The Truth About Hotel Rooms | T+L Family
It’s 8 p.m., and you’re all snug in your room—the kids are rolling on the carpet, gumming the remote, trying to knock each other out with pillows. What’s wrong with this picture?According to a number of new germ studies, plenty. No matter how nice the establishment, chances are that some invisible guests have dodged the housekeeper. We turned to medical specialists for the lowdown, plus some easy prescriptions for peace of mind.
Expert Opinion E. coli and other fecal-based bacteria can make you really sick, and according to Dr. Charles Gerba (a.k.a. Dr. Germ), a microbiologist at the University of Arizona, they’re not lurking only in the obvious places. The bathroom sink is a prime breeding ground, thanks to constant moisture and heat, and the dirty hands that touch the taps and spout. Those foul fingers also handle light switches and doorknobs, and only the most vigilant cleaning staff would think of tackling them.
Prescription Bring your own disinfecting wipes (by Clorox or Lysol, for example) and use them on the phone, TV remote, switches, handles, and sink. But your family’s best defense against belly gripes is regular hand-washing. On the fly, use a hand sanitizer, such as Purell; just make sure it has an alcohol content of at least 60 percent.
Expert Opinion If the last person to stay in your room was sick, he or she may have left baggage behind, says Dr. J. Owen Hendley, professor of pediatrics at the University of Virginia, who co-authored a 2006 study on rhinoviruses. These germs (the cause of half of all colds) can live on hard surfaces for a day and are easily transferred from the remote, bedside lamp, or hotel pen to your fingers, then your nose or eyes.
Prescription Wash your hands thoroughly and frequently. No fancy antibacterial soap needed: the regular stuff works just fine. To be extra safe, give the room a once-over with disinfecting wipes.
Expert Opinion As long as the linens are changed and the room is vacuumed, these critters typically won’t be crawling, says Deborah Altschuler, president of the National Pediculosis Association. Lice are parasites; they have little reason to leave a warm head for a cold bed. Still, they might be clinging to items that aren’t cleaned for each new guest.
Prescription Don’t snuggle up with throw pillows or bedspreads, which don’t get washed as often as the sheets. If you feel itchy, check your head immediately. Early detection is the key to preventing a family outbreak. For treatment, see headliceadvice.net.
Expert Opinion All but eradicated in the U.S. after World War II, these bloodsuckers have scurried back into every state—and into expensive and budget hotels alike, according to Louis N. Sorkin, an entomologist at New York’s American Museum of Natural History. And don’t assume beds are the only places they hang out: the bugs also creep into cracks and crevices in headboards, floorboards, carpets, picture frames, and furniture.
Prescription Before booking, check Web sites like bedbug registry.com or traveladvisor.com for hotel-infestation alerts. Upon arrival, inspect the bed (especially the mattress seams) for the insects and their blood and excrement (small red or brown dots). A flashlight will help you find these elusive pests, which, when engorged, grow to the size of an apple seed. Spot anything suspicious?Check out—before they check you out.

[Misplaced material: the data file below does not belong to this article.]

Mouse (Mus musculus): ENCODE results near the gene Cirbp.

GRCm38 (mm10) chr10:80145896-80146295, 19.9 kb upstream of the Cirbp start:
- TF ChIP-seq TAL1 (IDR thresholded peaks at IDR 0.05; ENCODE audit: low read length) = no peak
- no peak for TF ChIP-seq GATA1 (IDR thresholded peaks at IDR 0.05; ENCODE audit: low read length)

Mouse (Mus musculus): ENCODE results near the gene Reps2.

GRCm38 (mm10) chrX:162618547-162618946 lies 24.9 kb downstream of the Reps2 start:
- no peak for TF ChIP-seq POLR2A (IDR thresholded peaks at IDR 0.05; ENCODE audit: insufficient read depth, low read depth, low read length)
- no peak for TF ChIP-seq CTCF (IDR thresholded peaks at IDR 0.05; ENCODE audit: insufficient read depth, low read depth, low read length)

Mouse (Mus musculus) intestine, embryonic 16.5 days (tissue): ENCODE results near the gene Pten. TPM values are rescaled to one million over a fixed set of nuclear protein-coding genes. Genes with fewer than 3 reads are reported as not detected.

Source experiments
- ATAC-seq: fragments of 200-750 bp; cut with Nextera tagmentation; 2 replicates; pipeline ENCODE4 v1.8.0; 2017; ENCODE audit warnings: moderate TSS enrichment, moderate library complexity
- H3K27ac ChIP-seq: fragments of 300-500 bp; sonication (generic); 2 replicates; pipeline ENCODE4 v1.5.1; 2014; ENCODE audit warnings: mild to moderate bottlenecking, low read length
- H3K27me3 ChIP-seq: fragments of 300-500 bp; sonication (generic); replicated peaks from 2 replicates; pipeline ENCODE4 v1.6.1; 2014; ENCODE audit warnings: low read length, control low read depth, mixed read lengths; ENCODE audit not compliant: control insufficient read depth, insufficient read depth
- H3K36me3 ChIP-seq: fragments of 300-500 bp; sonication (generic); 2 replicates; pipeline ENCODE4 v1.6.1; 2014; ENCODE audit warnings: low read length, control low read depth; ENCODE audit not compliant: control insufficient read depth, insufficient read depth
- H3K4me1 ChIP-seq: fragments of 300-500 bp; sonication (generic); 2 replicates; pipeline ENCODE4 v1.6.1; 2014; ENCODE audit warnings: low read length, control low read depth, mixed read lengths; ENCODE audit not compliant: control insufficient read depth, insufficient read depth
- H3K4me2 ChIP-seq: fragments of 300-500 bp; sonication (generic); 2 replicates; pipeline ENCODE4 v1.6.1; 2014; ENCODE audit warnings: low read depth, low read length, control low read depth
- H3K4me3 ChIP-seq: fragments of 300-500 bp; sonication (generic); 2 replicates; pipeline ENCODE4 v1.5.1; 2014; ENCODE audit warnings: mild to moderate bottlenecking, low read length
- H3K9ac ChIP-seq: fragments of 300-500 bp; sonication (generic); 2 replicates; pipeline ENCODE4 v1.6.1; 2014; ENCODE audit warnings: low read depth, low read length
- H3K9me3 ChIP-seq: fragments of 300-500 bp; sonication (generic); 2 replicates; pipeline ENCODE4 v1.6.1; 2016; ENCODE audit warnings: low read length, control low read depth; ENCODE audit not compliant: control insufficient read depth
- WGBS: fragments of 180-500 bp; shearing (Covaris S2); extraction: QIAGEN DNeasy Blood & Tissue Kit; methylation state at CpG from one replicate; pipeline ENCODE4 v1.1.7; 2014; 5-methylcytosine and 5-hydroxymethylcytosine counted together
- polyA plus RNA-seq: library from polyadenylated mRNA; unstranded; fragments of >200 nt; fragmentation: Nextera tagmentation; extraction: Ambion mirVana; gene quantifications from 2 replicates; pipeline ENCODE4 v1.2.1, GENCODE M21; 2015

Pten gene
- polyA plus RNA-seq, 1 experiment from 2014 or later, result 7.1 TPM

Expert Opinion Dr. Sandra M. Gawchik, an allergist at Crozer Chester Medical Center in Chester, Pennsylvania, says that allergy- and asthma-triggering dust mites reproduce so rapidly that regular laundering and vacuuming can’t stave them off. Still, these cloth- and carpet-lovers bother only those who are allergic—causing sneezing, stuffiness, and itchy eyes.
Prescription For family members with dust-mite sensitivity, strip beds of spreads and throw pillows, and use dustproof pillowcases brought from home. Or ask for a freshly laundered case and stuff it with clean towels. Beyond that, relax—after all, there are plenty of dust mites in your own home.
Expert Opinion A pet-friendly hotel is the doghouse for allergy and asthma sufferers. According to Dr. Gawchik, standard cleaning won’t eliminate the sticky dander pets shed: it attaches to all surfaces in every room they pass through.
Prescription If animal dander bothers you, steer clear of hotels that accept furry guests.
Expert Opinion Dr. Arnold S. Ravick, of the American Podiatric Medical Association, says that this fungal infection is often contracted in hotel rooms. Luckily, most of us won’t catch the itch—our immune systems fight it off.
Prescription Wear socks or slippers around the room, and flip-flops in the shower, although the spores can still splash onto your feet. Your best bet is to swab the bathroom floor and tub with disinfecting wipes when you arrive, then rinse thoroughly. For extra protection, keep your feet dry and spray them with an antifungal medicine (Desenex and Neosporin AF are safe for kids over two).
Expert Opinion Tubs with jets may be fun for kids, but according to Dr. Rita Moyes, a microbiologist at Texas A&M University, they’re also a potential source of diseases. In Moyes’s 2000 study, 100 percent of water samples taken from whirlpool tubs tested positive for agents that can cause rashes, urinary-tract infections, or pneumonia. The pipes of the whirlpool—rather than the tub itself—are where the nasties hide.
Prescription You can get away with bathing in a regular tub—especially if you swab it with a disinfectant wipe, paying attention to the drain, where the most bacteria amass—but steer clear of a jetted one, which requires (but likely doesn’t get) regular flushings of bleach through the pipes, followed by thorough rinsing. Best bet: Stick with the shower.